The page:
Tuesday, November 13, 2018

a sense of class

Talked with my older son this morning. He had been to his woman-friend's-parents housewarming in Georgia and was... was... was, if I am any judge, was flummoxed by how "the other half lives." On the surface, the whole affair might be written off with the word "money," but money never quite tells the whole story.

Yes, there are those who have more money than I.
Yes, there are the bourgeois elite rich who flong their monied dongs... buying into some imagined 'couth.'

But also, there are those with money who simply don't know how to act differently and have been weaned on winters in Gstaad. It is this lot with whom it is hard to communicate. After all, that is the world they grew up in. Mansions are not mansions, they are houses. Servants are not servants, they are part of the furniture. And 12 bathrooms is hardly a peculiar number.

If that's the way you grew up, what else might you know ... or, more precisely, how much would you not know? Working-class sabre-rattling and speeches about "equality" bounce off such a world as oil bubbles away from water.

It may sound like -- or indeed be -- presumptuousness that guides the assessment of those with gobs of wealth, but I think my son fell for the fallacy I too have fallen for: If it has two arms, two legs and a head, it's likely to be human, the kind of human I can interact with comfortably. But the fact is, I can't. Calling on or calling out a genetically-engineered rich person is probably as hard as calling on or calling out genetically-engineered less-well-off person... sorry, I don't speak Urdu.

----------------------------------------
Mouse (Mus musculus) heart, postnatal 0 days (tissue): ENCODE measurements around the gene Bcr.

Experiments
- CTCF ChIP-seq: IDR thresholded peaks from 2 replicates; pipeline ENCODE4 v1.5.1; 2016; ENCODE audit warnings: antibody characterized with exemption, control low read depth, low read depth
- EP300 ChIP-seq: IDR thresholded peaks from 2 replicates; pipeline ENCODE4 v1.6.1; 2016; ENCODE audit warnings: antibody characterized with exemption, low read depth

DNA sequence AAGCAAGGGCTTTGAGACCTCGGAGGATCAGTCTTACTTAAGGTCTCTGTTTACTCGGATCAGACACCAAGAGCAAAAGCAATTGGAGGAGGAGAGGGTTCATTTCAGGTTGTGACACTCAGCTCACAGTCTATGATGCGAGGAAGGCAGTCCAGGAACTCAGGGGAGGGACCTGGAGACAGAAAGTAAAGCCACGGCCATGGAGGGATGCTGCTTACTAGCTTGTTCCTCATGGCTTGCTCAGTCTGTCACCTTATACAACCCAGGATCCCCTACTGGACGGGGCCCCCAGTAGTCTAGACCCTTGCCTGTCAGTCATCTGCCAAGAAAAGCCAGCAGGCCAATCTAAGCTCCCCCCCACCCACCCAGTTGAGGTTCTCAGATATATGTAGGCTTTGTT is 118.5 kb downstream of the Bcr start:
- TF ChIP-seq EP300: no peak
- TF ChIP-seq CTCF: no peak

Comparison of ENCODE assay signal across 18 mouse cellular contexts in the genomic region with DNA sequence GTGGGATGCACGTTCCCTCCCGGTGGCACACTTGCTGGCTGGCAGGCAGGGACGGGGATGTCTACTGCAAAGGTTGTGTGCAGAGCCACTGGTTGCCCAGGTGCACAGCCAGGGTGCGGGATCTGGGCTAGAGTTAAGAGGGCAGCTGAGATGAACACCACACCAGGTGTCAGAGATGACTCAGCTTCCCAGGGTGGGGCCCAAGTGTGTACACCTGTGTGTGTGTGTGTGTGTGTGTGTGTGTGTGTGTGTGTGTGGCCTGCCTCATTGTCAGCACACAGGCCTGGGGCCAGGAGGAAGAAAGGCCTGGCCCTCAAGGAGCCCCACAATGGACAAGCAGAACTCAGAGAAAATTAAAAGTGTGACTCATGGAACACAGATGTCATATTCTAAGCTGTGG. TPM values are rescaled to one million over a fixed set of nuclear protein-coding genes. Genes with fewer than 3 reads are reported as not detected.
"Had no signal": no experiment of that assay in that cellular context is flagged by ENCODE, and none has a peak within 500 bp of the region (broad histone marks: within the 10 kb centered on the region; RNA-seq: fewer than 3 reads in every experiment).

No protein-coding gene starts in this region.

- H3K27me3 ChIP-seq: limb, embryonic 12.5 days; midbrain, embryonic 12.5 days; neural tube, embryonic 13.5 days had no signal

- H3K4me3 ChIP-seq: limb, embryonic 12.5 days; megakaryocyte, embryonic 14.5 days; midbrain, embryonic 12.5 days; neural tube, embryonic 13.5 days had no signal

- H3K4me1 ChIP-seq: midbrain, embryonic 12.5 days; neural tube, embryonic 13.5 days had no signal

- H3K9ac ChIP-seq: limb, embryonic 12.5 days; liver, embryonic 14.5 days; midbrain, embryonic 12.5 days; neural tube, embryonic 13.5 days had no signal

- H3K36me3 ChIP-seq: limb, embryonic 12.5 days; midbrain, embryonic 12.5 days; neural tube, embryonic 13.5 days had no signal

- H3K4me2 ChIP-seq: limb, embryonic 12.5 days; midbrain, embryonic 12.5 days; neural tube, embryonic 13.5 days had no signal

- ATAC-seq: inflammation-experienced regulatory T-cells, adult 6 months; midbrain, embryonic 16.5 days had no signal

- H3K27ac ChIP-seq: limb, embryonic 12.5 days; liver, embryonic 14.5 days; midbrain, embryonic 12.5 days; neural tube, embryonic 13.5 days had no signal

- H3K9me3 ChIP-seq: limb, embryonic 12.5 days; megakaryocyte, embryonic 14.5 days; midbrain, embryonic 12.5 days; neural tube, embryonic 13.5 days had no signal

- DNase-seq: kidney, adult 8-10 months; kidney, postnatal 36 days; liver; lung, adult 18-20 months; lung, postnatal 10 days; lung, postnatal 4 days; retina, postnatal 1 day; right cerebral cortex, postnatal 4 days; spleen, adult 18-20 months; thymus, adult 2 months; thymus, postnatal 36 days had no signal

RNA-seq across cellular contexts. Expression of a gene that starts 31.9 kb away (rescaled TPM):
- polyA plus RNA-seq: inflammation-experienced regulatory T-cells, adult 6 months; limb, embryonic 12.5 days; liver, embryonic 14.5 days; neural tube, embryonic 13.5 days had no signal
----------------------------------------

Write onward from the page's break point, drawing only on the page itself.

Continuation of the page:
I too have felt that life-on-Mars feeling my son expressed to me as he described the party. Luckily, he said, the caterers were available for a little conversation. But that doesn't change the weird disconnect that, on first encountering the recognition, can rise up and leave you confused. You half expect that if someone has reached a pinnacle, they must necessarily know the ladder rungs that preceded the peak. But this is patently false. Better is the observation once made of U.S. President George Bush: "He was born on third base imagining he had hit a triple."



  1. I think I can relate, all the while wondering which of us were the more uncomfortable with our inability to connect on any level. I remember watching Downton Abbey with some interest, but it didn't clarify much. Maybe it did confirm the problem of people being plugged into a culture that separates them from others. I imagine it contributes to the farce of the bulk of our ruling class acting homey during election season. The Dalai Lama seems to navigate all places pretty ably. Too late for me perhaps.


  2. I've never given much credit to "equality" ideologies. People are different, despite our similarities, and they're so far from reality. Some families have grown rich and powerful over centuries and not without sacrifices, surely other's but theirs as well, to some extent. It takes a lot of discipline to cash a 13-cent check, while I wouldn't bother and partly why I'm not better off myself. I've never been that bothered with wealth or other people's wealth. Having said that, I'm deeply bothered with the fact that a few very powerful people in this world invest so much time, energy and effort in keeping millions of people down. It bothers me especially that, in Europe, this 'lighthouse' of liberty, human rights and of "equal opportunities" - much of it bullshit, of course - children at the age of 5-6 years have already been given about 20 shots of vaccines that include, within its "life-saving" composition, potent neurotoxins such as mercury, muriatic acid and sodium hydroxide (drain cleaner), to name but a few. Modern times like very old times, I guess. Everything changed and yet much stays the same. There was a time when only the rich were given an education and thought the poor would better remain uneducated, lest they began dreaming of doing anything other than handling tools and low jobs. These days, a poor family's son or daughter may even become a respected doctor, but only if he or she sticks by a rule book, which includes giving millions of children the needed shots that keep them stupid, anxious and, why not, addicted to the anxiolytics we'll then sell them later. What a horrible, horrible world we live in. Not all bad, for sure, but horrible in so many ways that makes horror movies look pale. Never liked horror movies. Always felt you had to be either a sadist or a masochist to enjoy them. Such is life.